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Homework Help: Angular velocity as car passes by man.

  1. Mar 11, 2008 #1
    1. The problem statement, all variables and given/known data

    Close call! A fast car barely misses a man by 3 meters, while traveling at 30 meters per second. The man's head is tracking the car. What's his head's angular speed when the car is 3 meters away?

    2. Relevant equations

    Angular velocity = change in angle / change in time

    3. The attempt at a solution

    I don't know which trig function to use on this one. When I draw a right triangle representing the car's position in relation to the man before or after the car's passing, one side of the triangle ends up having a speed (30 m/s), while the other has a distance (3m). I don't know how to reconcile the two. I want to use the tangent trig function, but it seems I should use the sine? Any help would be appreciated.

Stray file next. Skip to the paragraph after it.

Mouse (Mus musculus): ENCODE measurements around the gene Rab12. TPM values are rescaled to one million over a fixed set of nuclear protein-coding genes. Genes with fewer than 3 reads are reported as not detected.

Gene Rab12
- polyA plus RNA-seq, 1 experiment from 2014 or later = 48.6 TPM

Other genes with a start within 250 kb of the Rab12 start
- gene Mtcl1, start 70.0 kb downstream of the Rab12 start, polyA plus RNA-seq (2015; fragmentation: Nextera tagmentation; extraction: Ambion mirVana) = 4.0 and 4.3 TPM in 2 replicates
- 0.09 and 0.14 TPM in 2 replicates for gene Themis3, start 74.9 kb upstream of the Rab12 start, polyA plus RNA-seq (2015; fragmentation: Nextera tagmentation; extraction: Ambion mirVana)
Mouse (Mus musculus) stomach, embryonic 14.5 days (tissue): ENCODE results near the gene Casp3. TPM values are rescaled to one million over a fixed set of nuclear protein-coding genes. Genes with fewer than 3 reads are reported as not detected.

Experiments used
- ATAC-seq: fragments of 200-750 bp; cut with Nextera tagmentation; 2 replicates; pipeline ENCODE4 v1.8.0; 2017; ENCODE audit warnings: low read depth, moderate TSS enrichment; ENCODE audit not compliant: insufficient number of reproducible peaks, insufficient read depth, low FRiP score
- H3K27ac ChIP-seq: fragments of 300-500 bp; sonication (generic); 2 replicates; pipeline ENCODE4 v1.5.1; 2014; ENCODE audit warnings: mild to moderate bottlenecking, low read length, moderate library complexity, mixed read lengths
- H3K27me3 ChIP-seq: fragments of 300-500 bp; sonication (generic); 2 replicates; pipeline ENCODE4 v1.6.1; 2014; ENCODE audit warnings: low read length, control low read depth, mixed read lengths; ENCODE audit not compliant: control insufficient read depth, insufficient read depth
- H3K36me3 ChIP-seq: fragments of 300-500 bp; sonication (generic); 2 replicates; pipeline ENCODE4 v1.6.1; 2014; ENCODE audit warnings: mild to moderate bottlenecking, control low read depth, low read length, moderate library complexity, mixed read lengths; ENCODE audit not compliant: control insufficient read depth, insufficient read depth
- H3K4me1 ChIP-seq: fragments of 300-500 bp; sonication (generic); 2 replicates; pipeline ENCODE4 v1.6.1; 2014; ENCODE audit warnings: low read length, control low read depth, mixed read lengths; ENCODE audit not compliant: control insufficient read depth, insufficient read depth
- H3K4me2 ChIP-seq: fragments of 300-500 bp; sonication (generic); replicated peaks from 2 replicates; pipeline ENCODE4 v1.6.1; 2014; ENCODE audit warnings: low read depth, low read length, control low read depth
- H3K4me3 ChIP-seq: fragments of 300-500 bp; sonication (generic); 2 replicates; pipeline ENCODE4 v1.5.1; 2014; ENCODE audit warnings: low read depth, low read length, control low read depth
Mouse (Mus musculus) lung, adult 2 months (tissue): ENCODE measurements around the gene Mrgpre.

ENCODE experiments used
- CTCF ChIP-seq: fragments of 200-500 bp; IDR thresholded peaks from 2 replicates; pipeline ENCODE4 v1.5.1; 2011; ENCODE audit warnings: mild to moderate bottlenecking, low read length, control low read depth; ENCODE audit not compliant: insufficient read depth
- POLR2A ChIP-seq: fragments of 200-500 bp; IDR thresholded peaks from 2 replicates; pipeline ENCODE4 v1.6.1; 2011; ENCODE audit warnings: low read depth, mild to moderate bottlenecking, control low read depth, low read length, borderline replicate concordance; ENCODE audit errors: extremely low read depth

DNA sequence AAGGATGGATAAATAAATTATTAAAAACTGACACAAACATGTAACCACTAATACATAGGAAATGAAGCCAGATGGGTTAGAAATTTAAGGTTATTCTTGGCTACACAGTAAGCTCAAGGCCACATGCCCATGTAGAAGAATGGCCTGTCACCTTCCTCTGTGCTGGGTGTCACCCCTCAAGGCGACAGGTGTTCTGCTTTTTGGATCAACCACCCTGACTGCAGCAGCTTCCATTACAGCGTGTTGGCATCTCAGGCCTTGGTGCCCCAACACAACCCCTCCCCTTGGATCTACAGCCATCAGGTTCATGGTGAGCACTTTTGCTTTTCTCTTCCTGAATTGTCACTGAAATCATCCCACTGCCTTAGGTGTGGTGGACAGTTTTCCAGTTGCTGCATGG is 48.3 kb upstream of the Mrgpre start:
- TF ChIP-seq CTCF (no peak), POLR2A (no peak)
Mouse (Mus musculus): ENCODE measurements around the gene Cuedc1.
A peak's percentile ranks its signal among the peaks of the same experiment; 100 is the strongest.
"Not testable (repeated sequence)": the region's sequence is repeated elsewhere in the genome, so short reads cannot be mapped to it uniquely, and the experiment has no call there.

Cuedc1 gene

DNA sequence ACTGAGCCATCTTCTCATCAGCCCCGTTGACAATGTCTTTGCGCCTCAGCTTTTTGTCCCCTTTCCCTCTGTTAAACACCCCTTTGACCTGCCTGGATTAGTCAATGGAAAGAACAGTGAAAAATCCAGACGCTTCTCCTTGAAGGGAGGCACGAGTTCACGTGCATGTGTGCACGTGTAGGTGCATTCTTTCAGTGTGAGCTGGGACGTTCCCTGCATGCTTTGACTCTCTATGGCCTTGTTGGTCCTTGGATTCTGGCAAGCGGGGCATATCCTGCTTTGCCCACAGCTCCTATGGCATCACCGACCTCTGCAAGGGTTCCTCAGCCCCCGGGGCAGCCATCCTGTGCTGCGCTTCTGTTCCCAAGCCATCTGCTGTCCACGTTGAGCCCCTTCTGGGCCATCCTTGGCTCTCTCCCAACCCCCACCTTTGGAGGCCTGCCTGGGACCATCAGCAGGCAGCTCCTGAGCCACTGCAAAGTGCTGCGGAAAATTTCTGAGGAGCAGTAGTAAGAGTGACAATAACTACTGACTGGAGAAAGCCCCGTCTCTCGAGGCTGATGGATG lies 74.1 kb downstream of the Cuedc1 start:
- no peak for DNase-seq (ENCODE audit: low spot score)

2. jcsd
  3. Mar 11, 2008 #2


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    Hi DocZaius!

    Triangles don't have speeds, only distances.

    So take a typical instant, when the car is at an angle theta, and a distance x from the closest point.

    One side of the triangle is x, and the other is 3

    So x = 3.tan(theta).

    But dx/dt = 30.

    So d(theta)/dt = … ? :smile:
  4. Mar 11, 2008 #3
    As seen in the image, which I have hopefully attached, all you need to know is a distance, which you can decide and a, which is 3m. Using tan you can work out the angle between one of the up right and either diagonal (hyp.) if you know how long it took the vehicle to travel d you also know how long it took to travel the angle you calculated.

    Thus divide the angle by the time taken to travel d and you have your angular velocity. I hope that helps.

    Attached Files:

  5. Mar 11, 2008 #4
    What I am having trouble with is knowing what the angular velocity is when the car is at the closest point to the man. There seems to be angular acceleration going on here.

    The man's angular velocity is not constant throughout the car's approach and departure. If you imagine watching a car come zooming by while standing next to a freeway, you will notice that your head's angular velocity is increasing to a maximum velocity when the car is closest and then slows down again.